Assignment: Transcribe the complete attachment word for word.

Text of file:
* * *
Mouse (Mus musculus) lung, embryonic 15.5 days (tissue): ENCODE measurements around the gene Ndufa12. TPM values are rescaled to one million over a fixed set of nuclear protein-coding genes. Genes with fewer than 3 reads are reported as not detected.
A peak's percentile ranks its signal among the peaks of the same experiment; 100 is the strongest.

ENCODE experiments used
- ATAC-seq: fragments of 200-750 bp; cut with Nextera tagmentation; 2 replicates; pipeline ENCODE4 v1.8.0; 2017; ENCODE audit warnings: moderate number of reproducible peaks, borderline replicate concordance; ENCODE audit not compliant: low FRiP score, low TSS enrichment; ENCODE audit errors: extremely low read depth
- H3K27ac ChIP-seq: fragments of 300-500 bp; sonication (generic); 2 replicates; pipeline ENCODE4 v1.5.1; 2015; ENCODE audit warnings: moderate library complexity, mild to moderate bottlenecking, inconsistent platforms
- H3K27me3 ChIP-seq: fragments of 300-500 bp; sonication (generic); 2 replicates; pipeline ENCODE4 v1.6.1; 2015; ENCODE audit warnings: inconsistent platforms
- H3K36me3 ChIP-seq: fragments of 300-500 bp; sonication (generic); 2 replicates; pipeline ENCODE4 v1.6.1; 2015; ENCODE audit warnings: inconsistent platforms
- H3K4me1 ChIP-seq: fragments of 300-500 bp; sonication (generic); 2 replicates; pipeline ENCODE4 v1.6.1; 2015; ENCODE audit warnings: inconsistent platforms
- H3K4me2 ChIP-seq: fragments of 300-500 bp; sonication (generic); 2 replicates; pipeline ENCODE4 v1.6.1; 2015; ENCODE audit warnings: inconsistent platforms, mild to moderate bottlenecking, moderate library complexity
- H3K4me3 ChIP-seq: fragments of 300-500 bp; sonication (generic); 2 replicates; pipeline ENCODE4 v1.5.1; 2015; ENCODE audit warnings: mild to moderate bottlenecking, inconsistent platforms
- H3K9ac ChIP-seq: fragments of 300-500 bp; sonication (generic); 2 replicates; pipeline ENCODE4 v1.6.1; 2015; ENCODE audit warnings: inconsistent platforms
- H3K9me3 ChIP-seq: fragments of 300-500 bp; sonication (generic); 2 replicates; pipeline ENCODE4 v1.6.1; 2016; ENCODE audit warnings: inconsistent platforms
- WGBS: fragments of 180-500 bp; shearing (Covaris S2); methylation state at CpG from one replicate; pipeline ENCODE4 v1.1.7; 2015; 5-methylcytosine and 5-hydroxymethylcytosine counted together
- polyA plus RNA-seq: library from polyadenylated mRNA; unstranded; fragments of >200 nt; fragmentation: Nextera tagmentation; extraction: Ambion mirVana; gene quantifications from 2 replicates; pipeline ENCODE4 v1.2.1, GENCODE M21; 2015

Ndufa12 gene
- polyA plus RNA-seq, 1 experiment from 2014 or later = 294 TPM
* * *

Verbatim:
Mouse (Mus musculus) lung, embryonic 15.5 days (tissue): ENCODE measurements around the gene Ndufa12. TPM values are rescaled to one million over a fixed set of nuclear protein-coding genes. Genes with fewer than 3 reads are reported as not detected.
A peak's percentile ranks its signal among the peaks of the same experiment; 100 is the strongest.

ENCODE experiments used
- ATAC-seq: fragments of 200-750 bp; cut with Nextera tagmentation; 2 replicates; pipeline ENCODE4 v1.8.0; 2017; ENCODE audit warnings: moderate number of reproducible peaks, borderline replicate concordance; ENCODE audit not compliant: low FRiP score, low TSS enrichment; ENCODE audit errors: extremely low read depth
- H3K27ac ChIP-seq: fragments of 300-500 bp; sonication (generic); 2 replicates; pipeline ENCODE4 v1.5.1; 2015; ENCODE audit warnings: moderate library complexity, mild to moderate bottlenecking, inconsistent platforms
- H3K27me3 ChIP-seq: fragments of 300-500 bp; sonication (generic); 2 replicates; pipeline ENCODE4 v1.6.1; 2015; ENCODE audit warnings: inconsistent platforms
- H3K36me3 ChIP-seq: fragments of 300-500 bp; sonication (generic); 2 replicates; pipeline ENCODE4 v1.6.1; 2015; ENCODE audit warnings: inconsistent platforms
- H3K4me1 ChIP-seq: fragments of 300-500 bp; sonication (generic); 2 replicates; pipeline ENCODE4 v1.6.1; 2015; ENCODE audit warnings: inconsistent platforms
- H3K4me2 ChIP-seq: fragments of 300-500 bp; sonication (generic); 2 replicates; pipeline ENCODE4 v1.6.1; 2015; ENCODE audit warnings: inconsistent platforms, mild to moderate bottlenecking, moderate library complexity
- H3K4me3 ChIP-seq: fragments of 300-500 bp; sonication (generic); 2 replicates; pipeline ENCODE4 v1.5.1; 2015; ENCODE audit warnings: mild to moderate bottlenecking, inconsistent platforms
- H3K9ac ChIP-seq: fragments of 300-500 bp; sonication (generic); 2 replicates; pipeline ENCODE4 v1.6.1; 2015; ENCODE audit warnings: inconsistent platforms
- H3K9me3 ChIP-seq: fragments of 300-500 bp; sonication (generic); 2 replicates; pipeline ENCODE4 v1.6.1; 2016; ENCODE audit warnings: inconsistent platforms
- WGBS: fragments of 180-500 bp; shearing (Covaris S2); methylation state at CpG from one replicate; pipeline ENCODE4 v1.1.7; 2015; 5-methylcytosine and 5-hydroxymethylcytosine counted together
- polyA plus RNA-seq: library from polyadenylated mRNA; unstranded; fragments of >200 nt; fragmentation: Nextera tagmentation; extraction: Ambion mirVana; gene quantifications from 2 replicates; pipeline ENCODE4 v1.2.1, GENCODE M21; 2015

Ndufa12 gene
- polyA plus RNA-seq, 1 experiment from 2014 or later = 294 TPM